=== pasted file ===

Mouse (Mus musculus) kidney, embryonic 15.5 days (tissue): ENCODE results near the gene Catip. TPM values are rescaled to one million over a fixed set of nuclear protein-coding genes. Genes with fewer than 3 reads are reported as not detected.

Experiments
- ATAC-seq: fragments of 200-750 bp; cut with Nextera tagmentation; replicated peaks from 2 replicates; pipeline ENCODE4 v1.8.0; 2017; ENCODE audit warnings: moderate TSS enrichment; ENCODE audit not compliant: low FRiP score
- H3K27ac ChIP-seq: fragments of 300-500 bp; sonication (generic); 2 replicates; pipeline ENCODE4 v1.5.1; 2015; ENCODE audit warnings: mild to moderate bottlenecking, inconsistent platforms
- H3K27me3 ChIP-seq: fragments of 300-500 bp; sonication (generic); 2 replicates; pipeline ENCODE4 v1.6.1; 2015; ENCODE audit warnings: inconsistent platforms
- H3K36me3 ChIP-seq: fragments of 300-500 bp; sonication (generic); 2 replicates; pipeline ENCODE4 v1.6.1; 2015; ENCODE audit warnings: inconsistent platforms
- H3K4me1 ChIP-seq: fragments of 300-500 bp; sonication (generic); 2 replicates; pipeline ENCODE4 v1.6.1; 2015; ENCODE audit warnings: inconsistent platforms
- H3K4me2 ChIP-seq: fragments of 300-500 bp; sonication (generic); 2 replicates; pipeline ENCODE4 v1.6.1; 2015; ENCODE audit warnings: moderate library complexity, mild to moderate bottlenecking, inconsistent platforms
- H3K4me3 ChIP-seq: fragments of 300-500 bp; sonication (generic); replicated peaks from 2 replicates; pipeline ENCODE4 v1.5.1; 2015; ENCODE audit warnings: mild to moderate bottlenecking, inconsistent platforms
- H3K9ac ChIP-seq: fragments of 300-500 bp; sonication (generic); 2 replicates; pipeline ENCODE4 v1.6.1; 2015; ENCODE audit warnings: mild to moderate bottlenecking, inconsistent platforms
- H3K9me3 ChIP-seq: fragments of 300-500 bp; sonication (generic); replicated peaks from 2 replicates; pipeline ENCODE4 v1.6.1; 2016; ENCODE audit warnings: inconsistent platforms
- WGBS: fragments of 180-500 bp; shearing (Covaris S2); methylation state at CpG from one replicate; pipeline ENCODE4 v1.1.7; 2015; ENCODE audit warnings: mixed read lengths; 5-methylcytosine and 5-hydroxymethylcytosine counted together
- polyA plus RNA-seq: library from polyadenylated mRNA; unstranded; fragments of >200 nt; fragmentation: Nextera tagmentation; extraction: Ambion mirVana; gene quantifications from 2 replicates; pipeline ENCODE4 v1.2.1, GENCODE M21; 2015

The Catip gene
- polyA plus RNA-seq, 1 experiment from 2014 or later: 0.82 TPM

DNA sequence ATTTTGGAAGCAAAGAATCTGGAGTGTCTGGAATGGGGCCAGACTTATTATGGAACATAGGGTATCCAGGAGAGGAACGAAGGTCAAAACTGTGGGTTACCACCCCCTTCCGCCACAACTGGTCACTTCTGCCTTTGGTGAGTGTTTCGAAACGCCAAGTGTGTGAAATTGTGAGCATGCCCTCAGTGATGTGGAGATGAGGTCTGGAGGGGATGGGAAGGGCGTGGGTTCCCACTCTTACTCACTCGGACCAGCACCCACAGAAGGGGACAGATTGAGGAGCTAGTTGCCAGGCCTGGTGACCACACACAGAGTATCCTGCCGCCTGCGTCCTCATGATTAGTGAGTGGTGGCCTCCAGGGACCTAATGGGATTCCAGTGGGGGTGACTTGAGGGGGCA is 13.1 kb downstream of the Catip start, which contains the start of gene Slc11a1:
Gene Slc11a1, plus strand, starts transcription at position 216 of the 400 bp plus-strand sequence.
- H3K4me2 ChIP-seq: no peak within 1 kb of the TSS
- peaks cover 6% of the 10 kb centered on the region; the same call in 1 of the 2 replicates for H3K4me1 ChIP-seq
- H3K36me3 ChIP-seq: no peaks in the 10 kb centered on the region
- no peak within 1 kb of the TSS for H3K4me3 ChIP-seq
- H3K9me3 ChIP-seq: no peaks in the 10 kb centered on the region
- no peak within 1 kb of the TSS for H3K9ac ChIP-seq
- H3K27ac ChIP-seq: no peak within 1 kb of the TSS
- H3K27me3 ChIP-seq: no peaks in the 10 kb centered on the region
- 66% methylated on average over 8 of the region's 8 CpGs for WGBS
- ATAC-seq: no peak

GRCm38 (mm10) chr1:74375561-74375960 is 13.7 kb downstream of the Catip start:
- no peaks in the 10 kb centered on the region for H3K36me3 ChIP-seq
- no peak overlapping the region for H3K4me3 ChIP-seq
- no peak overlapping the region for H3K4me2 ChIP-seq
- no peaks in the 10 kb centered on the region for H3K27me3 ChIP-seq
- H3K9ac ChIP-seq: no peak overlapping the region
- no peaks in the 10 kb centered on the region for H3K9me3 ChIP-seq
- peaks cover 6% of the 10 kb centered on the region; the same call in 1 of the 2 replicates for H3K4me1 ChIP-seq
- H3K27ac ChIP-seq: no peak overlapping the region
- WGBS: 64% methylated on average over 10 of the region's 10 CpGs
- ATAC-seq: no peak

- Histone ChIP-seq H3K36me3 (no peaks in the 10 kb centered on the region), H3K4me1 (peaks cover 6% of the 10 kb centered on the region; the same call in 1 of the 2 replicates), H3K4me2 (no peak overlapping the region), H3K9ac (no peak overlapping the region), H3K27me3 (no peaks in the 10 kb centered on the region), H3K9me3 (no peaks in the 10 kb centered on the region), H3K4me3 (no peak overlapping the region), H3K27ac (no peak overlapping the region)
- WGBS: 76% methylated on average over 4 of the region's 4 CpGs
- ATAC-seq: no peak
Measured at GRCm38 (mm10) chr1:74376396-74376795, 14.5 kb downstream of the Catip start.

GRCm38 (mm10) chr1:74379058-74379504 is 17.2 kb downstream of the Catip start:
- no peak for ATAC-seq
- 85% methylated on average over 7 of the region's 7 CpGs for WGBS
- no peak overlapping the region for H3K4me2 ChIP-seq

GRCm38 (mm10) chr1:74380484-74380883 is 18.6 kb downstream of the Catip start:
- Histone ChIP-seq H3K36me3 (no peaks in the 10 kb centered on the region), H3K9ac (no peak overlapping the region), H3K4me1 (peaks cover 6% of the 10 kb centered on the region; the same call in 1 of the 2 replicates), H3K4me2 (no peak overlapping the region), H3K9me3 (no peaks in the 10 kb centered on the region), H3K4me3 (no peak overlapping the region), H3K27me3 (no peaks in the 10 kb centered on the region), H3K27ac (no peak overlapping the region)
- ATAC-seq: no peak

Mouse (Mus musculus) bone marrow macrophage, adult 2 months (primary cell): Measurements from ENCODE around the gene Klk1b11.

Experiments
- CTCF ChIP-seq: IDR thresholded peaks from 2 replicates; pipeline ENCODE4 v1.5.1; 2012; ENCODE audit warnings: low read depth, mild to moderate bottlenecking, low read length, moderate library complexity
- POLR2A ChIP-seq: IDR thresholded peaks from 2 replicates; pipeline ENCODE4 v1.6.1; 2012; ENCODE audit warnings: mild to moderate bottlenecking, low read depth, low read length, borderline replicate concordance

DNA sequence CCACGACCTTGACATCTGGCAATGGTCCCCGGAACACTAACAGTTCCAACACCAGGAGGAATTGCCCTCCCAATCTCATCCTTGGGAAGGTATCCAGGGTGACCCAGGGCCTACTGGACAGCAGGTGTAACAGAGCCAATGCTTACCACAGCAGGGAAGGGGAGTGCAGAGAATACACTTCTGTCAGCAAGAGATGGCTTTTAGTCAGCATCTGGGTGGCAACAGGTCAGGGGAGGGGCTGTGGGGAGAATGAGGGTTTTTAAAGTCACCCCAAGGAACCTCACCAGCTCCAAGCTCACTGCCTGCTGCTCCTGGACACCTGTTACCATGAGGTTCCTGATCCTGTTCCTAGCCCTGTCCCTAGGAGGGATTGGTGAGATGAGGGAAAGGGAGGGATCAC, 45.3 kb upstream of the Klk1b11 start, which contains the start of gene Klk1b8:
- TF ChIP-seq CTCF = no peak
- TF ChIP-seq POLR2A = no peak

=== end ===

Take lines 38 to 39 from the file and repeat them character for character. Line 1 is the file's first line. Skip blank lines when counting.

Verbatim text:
- ATAC-seq: no peak

- Histone ChIP-seq H3K36me3 (no peaks in the 10 kb centered on the region), H3K4me1 (peaks cover 6% of the 10 kb centered on the region; the same call in 1 of the 2 replicates), H3K4me2 (no peak overlapping the region), H3K9ac (no peak overlapping the region), H3K27me3 (no peaks in the 10 kb centered on the region), H3K9me3 (no peaks in the 10 kb centered on the region), H3K4me3 (no peak overlapping the region), H3K27ac (no peak overlapping the region)